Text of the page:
Hezbollah calls for a “war on all fronts” while Al Quida wants a “holy war” against Israel and the “Crusaders” (that’s us thanks to a slip of tongue by Bush). Hezbollah attacks Israeli outposts, and kidnaps Israeli soldiers. Israel responds, and now all hell is breaking lose. The world is demanding Israeli restraint against those who have sworn its total and utter destruction. What would any nation do in Israel’s situation? I have no doubt they’d respond the same way. Every country has the right to safe and secure borders. Every citizen has the right to be protected by their government from harm. Having served in the military and being something of an amateur military historian, I can tell you that Israel can take care of herself. Israel has perhaps the best “man for man” solders in the world, and losing isn’t an option. There is no place to go except into the sea.
Hezbollah and Al Quida have shown themselves for what they are. They spew only hatred. They seek out the weak spirited to commit murder while their leaders hide like cowards, all in the name of God. I see nothing “holy” about war. There isn’t anything glorious about it. War is about destruction, death, famine, and disease. If you truly want a “holy war”, how about trying to see who can be more tolerant and compassionate than the other guy? Let’s see who can build more schools and hospitals, or feed the most hungry children. Afterall, isn’t that what the Bible, Torah, and Koran teaches?
There’s a saying on Wall Street which goes like this, “As Exxon goes, so goes the oil industry”. Well, I guess the oil industry is doing just fine thank you. Exxon posted a $10 billion dollar profit over the last three months. Yelp, you read that right. A ten billion profit in just the last 90 days. And that comes on top of the record profits reported by Exxon and the other oil companies since the war in Iraq started. Perhaps I’m mistaken, but that used to be called “war profiteering” and it was a serious offense. Funny, I haven’t heard anyone calling for an investigation, have you? But, then again, with two oil men in the White House, this little war is more about controlling oil reserves than about democracy (unless democracy is defined as oil companies dominating another country’s oil reserves). Meanwhile, you and I are paying over three dollars a gallon! I think we just need to cut to the chase. Go ahead and raise regular to five dollars a gallon and premium to ten dollars and get it over with. After all, that’s where it’s headed. Again, if oil is such a strategic resource that we must wage war (under whatever pretext) to meet demand, then the federal government should nationalize the oil companies and a serious effort to find alternative energy sources should be made. By the way, if you think gas prices are high now, have you given any thought about how expensive it’s going to be to heat your home this winter?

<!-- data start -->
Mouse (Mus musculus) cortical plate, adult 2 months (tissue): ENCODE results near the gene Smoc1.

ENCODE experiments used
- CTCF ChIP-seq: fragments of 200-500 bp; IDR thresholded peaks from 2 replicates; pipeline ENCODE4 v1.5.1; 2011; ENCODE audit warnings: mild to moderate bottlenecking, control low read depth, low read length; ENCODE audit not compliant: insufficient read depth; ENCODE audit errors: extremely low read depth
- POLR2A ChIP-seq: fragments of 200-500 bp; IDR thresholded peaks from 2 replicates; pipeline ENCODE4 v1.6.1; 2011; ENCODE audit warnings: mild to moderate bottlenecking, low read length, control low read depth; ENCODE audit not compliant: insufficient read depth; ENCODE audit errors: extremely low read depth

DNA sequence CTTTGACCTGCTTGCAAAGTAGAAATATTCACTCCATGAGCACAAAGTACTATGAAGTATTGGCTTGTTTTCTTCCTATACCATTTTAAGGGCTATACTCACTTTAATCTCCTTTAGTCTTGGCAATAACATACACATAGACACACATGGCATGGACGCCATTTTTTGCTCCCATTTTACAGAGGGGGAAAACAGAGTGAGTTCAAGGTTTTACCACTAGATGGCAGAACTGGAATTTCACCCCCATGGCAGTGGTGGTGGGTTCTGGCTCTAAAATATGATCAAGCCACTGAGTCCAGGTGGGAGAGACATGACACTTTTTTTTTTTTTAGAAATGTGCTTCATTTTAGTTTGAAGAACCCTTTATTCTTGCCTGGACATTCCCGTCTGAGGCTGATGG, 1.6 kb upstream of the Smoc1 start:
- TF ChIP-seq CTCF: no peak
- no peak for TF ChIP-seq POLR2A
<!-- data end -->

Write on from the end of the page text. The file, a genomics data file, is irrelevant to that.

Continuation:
How many of you caught the Congressional pay hike last month? Yelp, they did it so us again. Each member got a little over $30,000.00 apiece. As usual, they voted on the increase in the dead of night (hoping no one would notice I suspect). This is our money. They work for us. We are their bosses, not the other way around. When was the last time you told your boss you were going to take a pay raise? And what did he do after he stopped laughing? Since pay raises are generally considered the privy of the employer (and you and I are their employers), pay raises should be placed on the ballot for public approval with each state voting on its own representatives. What’s fair is what’s fair. They shouldn't be any different from anyone else; if you do a good job, you should get a raise. If you don’t, then you don’t. Period.